The ban will apply for approved and unapproved public assemblies – rallies and marches – as well as in unlawful assemblies and riots.
The ban covers all kinds of facial covering, including face paint. Protesters have increasingly worn masks for a number of reasons, including to conceal their identities – from employers, parents and, in some cases, police – and to protect themselves from tear gas.
There are exemptions for people wearing masks for health reasons, or if required by their profession.
Ms Lam said “violence had been escalating to alarming levels” leading to a situation of “chaos and panic” in the city.
What is the Emergency Regulations Ordinance?
The legislation invoked by Ms Lam, called the Emergency Regulations Ordinance, dates to 1922 and has not been used in more than 50 years.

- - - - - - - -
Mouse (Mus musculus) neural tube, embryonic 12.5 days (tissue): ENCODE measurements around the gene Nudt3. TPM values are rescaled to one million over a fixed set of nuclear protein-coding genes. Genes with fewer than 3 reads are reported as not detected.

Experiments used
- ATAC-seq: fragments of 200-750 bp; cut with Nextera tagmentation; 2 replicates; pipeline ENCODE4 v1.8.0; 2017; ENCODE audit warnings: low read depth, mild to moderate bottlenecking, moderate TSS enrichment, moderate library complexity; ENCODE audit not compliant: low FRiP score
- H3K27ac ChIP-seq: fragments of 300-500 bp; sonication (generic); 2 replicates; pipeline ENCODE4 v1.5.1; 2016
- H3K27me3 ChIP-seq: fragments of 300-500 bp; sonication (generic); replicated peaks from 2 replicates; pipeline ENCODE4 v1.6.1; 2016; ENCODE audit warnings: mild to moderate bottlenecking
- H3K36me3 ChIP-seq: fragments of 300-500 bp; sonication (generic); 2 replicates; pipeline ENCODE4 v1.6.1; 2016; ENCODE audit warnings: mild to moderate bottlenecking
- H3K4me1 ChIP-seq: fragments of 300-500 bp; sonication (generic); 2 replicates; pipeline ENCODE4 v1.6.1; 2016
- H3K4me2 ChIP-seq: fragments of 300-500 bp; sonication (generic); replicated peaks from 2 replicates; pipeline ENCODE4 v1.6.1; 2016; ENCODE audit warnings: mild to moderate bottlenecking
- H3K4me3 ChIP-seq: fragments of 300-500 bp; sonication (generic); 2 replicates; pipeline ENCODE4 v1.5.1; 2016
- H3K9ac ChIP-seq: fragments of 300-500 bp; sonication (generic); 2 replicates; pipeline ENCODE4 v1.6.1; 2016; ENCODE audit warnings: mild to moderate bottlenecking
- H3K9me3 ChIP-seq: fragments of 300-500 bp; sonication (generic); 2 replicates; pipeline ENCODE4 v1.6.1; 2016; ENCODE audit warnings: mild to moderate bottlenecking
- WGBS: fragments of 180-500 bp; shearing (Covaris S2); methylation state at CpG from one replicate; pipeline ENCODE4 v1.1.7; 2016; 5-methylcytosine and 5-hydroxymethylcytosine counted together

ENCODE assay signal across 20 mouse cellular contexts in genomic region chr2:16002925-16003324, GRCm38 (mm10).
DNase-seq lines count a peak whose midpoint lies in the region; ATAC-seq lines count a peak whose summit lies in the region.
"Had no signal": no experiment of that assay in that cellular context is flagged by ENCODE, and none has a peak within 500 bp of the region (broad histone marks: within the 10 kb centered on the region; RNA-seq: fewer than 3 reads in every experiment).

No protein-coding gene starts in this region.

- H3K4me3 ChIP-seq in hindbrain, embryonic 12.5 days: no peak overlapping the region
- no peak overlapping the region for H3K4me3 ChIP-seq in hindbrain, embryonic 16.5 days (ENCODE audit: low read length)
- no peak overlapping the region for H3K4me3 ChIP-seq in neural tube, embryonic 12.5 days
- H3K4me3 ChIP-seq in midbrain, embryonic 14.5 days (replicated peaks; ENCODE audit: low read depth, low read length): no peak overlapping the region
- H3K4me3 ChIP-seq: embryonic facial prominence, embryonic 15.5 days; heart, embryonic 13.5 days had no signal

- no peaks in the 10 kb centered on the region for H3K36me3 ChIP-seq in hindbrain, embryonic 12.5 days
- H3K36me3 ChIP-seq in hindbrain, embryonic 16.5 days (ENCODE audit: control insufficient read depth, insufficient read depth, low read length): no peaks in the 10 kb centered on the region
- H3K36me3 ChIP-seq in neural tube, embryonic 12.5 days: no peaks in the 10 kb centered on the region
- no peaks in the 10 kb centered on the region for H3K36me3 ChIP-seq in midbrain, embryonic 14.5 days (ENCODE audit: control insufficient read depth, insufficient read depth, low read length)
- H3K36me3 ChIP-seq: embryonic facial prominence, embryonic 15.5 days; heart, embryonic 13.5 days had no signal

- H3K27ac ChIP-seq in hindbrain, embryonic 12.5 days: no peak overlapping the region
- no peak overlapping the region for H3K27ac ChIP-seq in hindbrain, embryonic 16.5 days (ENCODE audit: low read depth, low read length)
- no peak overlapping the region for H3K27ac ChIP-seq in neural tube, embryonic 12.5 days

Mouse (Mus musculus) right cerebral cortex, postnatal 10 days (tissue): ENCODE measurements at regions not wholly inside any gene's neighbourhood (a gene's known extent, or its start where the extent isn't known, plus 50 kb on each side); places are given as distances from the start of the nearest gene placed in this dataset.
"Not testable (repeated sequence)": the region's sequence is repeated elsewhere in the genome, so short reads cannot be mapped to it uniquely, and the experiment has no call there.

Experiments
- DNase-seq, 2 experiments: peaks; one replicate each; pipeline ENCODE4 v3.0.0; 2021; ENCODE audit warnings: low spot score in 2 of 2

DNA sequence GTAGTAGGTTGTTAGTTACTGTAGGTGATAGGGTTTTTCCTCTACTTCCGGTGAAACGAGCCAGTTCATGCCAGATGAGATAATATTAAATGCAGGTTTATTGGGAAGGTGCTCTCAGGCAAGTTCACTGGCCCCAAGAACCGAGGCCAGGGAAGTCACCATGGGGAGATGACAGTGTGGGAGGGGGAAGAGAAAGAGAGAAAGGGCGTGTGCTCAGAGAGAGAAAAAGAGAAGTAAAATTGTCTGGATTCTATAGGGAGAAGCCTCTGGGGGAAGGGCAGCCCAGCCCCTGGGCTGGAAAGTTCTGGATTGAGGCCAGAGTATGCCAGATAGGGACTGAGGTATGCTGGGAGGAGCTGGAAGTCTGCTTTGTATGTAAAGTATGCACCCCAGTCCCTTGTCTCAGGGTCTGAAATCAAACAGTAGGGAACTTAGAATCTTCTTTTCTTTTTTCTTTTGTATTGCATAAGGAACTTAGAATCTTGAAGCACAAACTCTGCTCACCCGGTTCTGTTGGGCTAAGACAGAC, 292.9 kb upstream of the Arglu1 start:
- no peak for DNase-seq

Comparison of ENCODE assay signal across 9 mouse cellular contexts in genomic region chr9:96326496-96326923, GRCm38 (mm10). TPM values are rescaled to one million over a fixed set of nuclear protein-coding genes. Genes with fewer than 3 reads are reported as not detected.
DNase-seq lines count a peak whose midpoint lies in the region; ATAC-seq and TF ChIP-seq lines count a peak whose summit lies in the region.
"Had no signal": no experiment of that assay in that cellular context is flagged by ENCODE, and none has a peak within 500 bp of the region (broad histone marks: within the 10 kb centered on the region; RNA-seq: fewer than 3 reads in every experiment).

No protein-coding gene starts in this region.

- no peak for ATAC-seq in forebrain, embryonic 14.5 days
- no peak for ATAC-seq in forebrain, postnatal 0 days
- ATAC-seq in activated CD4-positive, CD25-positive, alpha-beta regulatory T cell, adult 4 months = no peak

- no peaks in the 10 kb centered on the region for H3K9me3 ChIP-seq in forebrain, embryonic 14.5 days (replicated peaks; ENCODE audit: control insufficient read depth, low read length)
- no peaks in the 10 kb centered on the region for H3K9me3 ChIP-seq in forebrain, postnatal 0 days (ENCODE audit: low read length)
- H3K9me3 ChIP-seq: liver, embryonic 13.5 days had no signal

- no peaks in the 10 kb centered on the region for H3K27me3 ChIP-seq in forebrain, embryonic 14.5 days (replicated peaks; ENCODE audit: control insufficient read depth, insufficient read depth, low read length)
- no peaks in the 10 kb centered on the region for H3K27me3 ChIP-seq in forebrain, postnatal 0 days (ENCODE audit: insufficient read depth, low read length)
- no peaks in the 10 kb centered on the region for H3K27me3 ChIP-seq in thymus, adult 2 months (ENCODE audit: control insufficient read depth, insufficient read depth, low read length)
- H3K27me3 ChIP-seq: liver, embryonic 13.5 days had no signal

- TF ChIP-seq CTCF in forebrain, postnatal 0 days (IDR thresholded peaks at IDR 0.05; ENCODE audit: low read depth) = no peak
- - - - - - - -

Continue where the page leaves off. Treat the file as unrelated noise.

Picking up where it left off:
It enables the chief executive to bypass the normal legislative process, where bills have to go through the city’s parliament, the Legislative Council.
The ERO was last used in 1967 to help stop riots in the territory’s trading hub.
Ms Lam stressed the new regulation did not mean that Hong Kong was in a state of emergency. But she said the city was “in a state of serious public danger”.
What is the background?
Hong Kong’s protests started in June, sparked by proposals to extradite suspected criminals to mainland China.
The extradition bill has since been cancelled but protests have widened into pro-democracy and anti-police demonstrations.
Over the months, clashes between police and activists have become increasingly violent. On Tuesday, police shot a protester in the chest with a live bullet for the first time.
Authorities say the 18-year-old – who was attacking police and was arrested after being shot – is in a stable condition in hospital.
Hong Kong is a former British colony handed back to China in 1997.
It has a “one country, two systems” agreement that guarantees it some autonomy, and its people certain freedoms, including freedom of assembly and freedom of speech.
But those freedoms – the Basic Law – expire in 2047 and it is not clear what Hong Kong’s status will then be.